The right to participate in education is protected under state, federal and international legislation. We have a number of resources to help you to promote these rights and succeed in education.
Top 5 tips for getting what you need in pre-school, primary and secondary school
1. Build strong working relationships
Building relationships is a great way to maximise learning outcomes and success in education.
Getting to know your child’s teachers is the best place to start, as well as student support and wellbeing staff. It’s important to have a productive relationship with your child’s teachers, both for you to feel comfortable to check in on a regular basis and for them to be able to raise any concerns with you.
2. Be prepared
From knowing your rights in education to thoroughly researching potential schools, it’s important to be prepared for any conversations with the school about changes which could be made to improve your child’s inclusion.
You and your child (either with your assistance or independently) will be more effective at negotiating education related adjustments if you are both knowledgeable about your child’s vision condition and what they might need to succeed.
3. Speak the same language
Teachers and administrators have a lot of competing pressures they need to address at their school, and they won’t always understand the need for, or the importance of the things your child may need. By understanding what these limitations might be, you can find some common ground.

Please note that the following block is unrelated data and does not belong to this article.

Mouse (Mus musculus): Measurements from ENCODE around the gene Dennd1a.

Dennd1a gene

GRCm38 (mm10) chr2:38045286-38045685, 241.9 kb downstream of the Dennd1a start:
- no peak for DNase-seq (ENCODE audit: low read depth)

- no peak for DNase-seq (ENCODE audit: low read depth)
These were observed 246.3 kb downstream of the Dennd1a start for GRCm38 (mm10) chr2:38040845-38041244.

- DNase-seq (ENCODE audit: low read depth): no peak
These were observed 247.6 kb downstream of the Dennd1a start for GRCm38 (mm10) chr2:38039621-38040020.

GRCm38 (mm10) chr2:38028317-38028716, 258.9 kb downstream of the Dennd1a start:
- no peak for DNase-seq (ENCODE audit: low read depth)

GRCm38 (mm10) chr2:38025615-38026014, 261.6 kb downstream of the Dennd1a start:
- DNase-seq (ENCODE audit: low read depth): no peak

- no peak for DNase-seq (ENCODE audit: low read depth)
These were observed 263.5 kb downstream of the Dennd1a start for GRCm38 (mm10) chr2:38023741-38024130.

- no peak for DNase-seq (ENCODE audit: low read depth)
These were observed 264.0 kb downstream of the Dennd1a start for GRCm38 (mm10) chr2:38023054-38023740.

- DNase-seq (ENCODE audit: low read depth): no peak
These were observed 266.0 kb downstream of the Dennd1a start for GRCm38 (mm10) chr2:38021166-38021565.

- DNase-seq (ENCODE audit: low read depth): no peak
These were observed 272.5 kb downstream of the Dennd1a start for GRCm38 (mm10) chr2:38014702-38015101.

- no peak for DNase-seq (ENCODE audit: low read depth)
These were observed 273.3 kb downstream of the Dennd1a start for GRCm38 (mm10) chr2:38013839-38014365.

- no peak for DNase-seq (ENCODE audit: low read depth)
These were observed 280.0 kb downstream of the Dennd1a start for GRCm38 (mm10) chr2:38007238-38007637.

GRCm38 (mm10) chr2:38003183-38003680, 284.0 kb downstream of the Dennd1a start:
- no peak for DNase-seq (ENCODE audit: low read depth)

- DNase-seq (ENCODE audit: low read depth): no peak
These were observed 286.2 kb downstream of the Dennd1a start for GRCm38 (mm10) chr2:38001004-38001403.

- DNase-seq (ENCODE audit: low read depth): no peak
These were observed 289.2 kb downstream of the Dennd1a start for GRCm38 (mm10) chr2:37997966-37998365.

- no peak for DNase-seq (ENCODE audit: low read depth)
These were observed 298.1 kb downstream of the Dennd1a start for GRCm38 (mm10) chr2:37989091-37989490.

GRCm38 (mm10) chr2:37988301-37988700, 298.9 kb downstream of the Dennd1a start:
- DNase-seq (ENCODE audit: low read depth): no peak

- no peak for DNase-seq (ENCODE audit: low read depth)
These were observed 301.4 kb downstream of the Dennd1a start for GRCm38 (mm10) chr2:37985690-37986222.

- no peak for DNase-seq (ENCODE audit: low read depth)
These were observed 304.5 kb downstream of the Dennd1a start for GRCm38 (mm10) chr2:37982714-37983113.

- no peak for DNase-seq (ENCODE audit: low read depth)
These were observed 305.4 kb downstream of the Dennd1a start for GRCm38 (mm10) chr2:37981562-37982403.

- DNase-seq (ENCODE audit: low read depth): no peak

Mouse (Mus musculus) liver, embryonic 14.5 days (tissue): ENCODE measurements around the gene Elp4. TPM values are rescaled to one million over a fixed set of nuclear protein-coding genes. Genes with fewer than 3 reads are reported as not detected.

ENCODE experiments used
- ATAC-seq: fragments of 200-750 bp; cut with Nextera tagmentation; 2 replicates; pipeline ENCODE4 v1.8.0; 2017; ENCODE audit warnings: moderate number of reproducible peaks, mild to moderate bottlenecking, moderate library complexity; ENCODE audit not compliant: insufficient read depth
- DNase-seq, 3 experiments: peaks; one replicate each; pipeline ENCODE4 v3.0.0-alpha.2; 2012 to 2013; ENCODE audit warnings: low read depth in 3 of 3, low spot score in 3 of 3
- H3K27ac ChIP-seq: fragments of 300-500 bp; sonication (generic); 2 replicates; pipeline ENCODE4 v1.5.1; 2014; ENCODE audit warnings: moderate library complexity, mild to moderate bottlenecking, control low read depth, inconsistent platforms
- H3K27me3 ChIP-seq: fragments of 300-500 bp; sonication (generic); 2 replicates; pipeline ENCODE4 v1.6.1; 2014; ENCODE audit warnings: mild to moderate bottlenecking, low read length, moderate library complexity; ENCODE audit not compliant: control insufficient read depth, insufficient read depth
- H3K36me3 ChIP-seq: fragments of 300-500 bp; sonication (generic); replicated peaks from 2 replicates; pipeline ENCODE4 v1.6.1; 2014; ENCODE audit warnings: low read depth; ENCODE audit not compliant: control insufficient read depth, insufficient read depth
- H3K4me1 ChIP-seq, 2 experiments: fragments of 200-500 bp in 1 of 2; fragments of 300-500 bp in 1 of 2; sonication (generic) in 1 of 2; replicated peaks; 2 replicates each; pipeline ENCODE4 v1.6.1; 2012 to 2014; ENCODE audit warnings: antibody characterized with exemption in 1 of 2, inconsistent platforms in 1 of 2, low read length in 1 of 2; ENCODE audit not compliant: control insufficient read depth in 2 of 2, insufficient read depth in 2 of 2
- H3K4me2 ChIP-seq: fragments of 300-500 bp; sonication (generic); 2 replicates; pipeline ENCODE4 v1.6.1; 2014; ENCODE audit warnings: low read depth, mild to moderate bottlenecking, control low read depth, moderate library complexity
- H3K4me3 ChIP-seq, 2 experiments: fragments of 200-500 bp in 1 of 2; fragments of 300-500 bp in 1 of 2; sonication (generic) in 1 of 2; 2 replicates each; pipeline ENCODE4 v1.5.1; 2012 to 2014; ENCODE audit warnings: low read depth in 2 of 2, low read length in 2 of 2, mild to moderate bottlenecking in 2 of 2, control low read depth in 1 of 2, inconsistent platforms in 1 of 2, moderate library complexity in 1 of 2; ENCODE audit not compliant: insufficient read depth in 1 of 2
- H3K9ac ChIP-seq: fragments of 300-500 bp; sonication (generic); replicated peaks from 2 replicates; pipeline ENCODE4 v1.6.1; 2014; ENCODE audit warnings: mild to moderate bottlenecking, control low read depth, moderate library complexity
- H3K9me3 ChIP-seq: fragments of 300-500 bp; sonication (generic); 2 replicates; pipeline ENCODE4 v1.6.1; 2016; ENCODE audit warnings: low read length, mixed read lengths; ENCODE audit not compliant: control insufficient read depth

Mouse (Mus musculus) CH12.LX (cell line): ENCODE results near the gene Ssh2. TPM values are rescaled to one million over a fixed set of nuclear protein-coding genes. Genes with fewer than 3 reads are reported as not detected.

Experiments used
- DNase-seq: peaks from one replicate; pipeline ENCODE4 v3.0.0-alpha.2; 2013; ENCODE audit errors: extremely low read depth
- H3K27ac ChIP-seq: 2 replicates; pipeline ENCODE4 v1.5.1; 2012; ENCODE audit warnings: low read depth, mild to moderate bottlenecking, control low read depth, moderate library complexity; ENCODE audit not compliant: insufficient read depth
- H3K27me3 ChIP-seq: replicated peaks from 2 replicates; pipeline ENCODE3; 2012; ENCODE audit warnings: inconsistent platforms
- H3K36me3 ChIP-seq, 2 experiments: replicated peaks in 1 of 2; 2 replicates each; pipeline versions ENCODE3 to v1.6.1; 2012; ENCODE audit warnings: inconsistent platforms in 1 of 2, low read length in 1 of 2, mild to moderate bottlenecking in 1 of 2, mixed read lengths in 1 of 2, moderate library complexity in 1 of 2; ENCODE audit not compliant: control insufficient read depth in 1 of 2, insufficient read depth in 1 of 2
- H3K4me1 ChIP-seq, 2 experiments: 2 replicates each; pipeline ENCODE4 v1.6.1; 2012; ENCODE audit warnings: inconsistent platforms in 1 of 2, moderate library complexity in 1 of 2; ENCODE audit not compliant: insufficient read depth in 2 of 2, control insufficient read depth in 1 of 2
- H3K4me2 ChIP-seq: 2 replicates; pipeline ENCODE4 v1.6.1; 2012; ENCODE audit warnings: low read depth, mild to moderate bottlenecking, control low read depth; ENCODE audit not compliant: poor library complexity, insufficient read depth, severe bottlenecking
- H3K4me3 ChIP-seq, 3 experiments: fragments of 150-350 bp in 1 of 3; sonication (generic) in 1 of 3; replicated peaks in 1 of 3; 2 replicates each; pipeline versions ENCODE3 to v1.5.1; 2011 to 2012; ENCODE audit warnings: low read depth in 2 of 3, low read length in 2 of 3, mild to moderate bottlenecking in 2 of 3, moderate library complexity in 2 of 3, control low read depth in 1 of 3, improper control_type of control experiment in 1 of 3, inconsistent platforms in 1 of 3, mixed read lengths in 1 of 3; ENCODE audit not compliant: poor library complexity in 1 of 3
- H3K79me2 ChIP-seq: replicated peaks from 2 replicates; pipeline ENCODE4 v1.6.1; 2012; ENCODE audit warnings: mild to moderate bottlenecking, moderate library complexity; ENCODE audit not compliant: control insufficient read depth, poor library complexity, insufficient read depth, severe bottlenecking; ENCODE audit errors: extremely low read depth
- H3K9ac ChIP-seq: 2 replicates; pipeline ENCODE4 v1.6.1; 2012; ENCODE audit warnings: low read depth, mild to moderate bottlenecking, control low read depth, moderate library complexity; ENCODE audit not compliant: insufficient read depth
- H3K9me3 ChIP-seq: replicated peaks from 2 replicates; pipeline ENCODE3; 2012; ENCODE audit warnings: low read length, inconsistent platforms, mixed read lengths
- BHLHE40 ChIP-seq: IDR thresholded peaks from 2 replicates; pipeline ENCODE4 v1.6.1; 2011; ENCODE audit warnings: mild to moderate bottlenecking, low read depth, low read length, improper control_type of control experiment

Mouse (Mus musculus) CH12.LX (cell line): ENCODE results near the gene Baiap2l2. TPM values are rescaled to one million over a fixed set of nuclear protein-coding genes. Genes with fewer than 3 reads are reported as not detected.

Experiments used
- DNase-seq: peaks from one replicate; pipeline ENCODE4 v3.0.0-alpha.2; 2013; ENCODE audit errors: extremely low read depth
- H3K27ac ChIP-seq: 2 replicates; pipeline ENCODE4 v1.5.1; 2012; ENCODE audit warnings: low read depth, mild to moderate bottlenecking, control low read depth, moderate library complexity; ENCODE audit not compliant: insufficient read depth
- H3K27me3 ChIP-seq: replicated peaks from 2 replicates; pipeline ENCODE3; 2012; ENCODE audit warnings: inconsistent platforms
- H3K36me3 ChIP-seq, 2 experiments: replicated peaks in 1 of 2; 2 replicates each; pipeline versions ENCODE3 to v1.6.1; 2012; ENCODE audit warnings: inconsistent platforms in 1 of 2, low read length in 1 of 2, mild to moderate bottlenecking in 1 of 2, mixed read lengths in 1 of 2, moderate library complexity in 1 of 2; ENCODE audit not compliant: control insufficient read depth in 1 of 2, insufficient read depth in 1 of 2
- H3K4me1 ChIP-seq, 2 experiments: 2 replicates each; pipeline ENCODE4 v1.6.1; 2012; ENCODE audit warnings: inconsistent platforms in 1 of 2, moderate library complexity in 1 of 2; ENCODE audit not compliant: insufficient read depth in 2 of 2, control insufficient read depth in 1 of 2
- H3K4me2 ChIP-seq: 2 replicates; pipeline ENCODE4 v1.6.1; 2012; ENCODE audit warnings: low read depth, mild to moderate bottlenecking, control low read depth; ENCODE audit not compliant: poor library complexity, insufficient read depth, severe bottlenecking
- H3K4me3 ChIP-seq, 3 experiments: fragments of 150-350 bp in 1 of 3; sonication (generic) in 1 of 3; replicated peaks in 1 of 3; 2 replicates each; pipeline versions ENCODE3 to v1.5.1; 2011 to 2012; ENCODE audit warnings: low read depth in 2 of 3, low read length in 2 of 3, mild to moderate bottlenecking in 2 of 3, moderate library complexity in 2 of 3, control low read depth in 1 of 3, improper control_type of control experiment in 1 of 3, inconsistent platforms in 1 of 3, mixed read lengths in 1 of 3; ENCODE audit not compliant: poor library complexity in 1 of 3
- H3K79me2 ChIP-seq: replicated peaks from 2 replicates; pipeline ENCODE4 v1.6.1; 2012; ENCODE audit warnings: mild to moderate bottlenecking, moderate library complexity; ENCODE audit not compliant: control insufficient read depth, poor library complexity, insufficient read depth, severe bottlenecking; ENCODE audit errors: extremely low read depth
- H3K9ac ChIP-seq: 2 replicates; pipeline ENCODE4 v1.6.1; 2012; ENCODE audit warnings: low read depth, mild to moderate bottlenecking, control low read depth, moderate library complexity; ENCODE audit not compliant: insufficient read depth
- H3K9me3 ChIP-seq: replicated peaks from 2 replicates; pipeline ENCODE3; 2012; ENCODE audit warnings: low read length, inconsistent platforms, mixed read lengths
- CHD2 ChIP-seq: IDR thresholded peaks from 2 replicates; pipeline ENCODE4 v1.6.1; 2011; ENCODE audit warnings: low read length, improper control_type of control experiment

Schools will also think about what is best for the majority, so finding ways to express your child’s needs in ways that show how they would benefit everyone will help.
4. Model good advocacy and communication for your child
Encourage your child to know their own needs and what should be happening in the classroom and at school generally to support their learning. This will enable them to speak up for themselves in the moment and concerns can be addressed immediately.
Your child will be encouraged by seeing you model good advocacy and communication with their school.
5. Pick your battles
Your child may encounter many barriers throughout their education, and realistically, you will not be able to invest energy into every issue you would like to address.
Advocacy can take a lot of time, energy and persistence, so you should make your choice about where to invest your efforts, thinking about which changes are likely to result in achieving the most impact, and what might be ‘quick wins’ which result in immediate (but not long term) change.
Need more information?
Vision Australia has fact sheets on advocacy in education including:
- Advocacy in education: a general guide
- A comprehensive guide to advocacy in pre-school, primary and secondary education
- A guide to reasonable adjustments in education
- A guide to your child’s legal rights in education
- A guide to promoting your child’s rights in education